★ ★ ★ ★
I will be the first to admit that I am a sucker for movies that deal with time travel. Ever since I was a child the concept has interested me and I am always immediately drawn to watch any movie, read any book or play any video game that revolves around the idea. When I was cued in to this movie from a co-worker, I immediately put it on my instant queue on Netflix and am very glad I did.
The film is the debut feature from Spanish director Nacho Vigalondo, who had previously received an Oscar nomination for his short musical film 7:35 a.m. (which is conveniently located in the Special Features section of this film in its entirety). The story focuses on the character of Hector who has just bought a new home in the Spanish countryside with his wife Clara. When Clara goes to get groceries from the local store, Hector is left sitting in the back yard with his binoculars looking over the lush, mountainous landscape. Something he spots through his binoculars leads him to further investigation which, in turn, spawns a series of events that lead him to a research facility containing a time machine. Without giving too much away, the film contains many intricacies dealing with the problems of time travel, primarily the causation paradox.
Being a primarily plot-based film, character building is minimal. However, for the type of film that it is, I didn’t feel like it detracted much from my viewing experience. Films that deal with dreams, time travel or other complex happenings have to spend a certain amount of running time explaining the theory behind the plot motivation and, to me, this almost becomes a character in itself. And, let’s face it, when we go to see or rent a film that deals with one of these complex topics, we are specifically watching for the mind bending phenomena of the plot, so it’s hard pressed for me to get too excited about two dimensional characters.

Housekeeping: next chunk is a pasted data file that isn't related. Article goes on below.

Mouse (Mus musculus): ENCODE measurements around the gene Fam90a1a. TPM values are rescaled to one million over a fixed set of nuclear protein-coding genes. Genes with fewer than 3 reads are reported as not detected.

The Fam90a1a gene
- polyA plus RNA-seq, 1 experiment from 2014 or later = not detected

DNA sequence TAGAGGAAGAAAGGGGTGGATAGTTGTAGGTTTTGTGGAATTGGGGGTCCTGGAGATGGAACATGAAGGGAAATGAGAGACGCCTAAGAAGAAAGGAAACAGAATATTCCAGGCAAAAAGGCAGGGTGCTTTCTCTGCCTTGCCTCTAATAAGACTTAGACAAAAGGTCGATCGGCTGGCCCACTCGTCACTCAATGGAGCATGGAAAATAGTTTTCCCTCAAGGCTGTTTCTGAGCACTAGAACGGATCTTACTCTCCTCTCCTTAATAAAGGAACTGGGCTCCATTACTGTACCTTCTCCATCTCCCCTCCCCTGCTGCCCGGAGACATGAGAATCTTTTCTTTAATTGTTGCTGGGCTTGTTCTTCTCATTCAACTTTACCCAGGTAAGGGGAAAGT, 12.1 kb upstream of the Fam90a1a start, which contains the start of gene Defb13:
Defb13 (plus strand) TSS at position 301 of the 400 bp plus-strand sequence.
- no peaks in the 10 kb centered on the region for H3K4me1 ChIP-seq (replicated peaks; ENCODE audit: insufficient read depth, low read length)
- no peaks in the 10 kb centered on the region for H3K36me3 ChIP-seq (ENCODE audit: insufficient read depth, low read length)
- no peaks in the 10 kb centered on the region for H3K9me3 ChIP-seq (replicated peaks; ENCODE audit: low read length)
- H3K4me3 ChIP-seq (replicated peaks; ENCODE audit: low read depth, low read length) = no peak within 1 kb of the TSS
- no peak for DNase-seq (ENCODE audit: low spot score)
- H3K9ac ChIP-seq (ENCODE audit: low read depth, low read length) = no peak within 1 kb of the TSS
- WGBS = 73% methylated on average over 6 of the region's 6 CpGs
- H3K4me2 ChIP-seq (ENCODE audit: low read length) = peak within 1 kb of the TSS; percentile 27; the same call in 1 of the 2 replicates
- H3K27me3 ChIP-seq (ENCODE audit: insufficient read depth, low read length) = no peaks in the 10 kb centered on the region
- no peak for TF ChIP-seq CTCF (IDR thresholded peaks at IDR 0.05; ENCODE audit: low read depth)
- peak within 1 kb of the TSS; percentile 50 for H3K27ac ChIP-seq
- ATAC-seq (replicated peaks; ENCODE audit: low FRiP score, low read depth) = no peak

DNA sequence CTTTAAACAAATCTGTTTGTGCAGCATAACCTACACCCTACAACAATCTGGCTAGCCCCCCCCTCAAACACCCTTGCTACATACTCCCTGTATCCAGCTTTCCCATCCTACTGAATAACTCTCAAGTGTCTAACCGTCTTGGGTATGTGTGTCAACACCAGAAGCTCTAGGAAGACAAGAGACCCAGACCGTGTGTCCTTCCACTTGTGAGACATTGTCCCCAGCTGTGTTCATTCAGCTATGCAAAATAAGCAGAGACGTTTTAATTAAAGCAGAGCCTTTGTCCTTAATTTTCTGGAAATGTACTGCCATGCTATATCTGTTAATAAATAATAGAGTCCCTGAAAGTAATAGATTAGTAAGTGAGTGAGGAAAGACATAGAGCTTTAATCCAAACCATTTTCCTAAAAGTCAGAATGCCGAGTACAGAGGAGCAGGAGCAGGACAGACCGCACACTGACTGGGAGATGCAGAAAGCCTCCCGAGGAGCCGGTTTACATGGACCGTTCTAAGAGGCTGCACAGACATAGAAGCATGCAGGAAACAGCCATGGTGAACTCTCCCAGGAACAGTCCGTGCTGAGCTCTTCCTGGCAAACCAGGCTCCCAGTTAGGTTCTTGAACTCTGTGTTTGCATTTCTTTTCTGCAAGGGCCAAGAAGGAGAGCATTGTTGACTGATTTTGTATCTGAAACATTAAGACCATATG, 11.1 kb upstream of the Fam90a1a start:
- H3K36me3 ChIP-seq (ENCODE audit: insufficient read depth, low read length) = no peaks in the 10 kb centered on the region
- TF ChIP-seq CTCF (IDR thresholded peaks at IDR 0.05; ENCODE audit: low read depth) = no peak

Timecrimes is a low budget feature. There is nothing really flashy about the photography, set design or locations. It’s a breath of fresh air in this era of filmmaking to see something that is organic like this though. Everything you need for the story to be conveyed is in place and works smoothly without extra millions being thrown into digital effects. Granted, I strongly oppose most digital effects in movies unless it is absolutely pertinent to the telling of the story. I feel too many films over the past 10 years have worried more about their effects value then about how well the story structure evolves.
In conclusion, if you get a chance to catch this one, I would definitely recommend it. If you are a time travel junkie like myself, then it is a must see and you need to sign on to Netflix or go by the local video store and get it right now. Vigalondo’s sophomore effort will be coming out soon entitled Extraterrestre. I hope this budding director continues to make films as good as this one, because if so, then he’ll definitely be someone to keep an eye on over the next few years.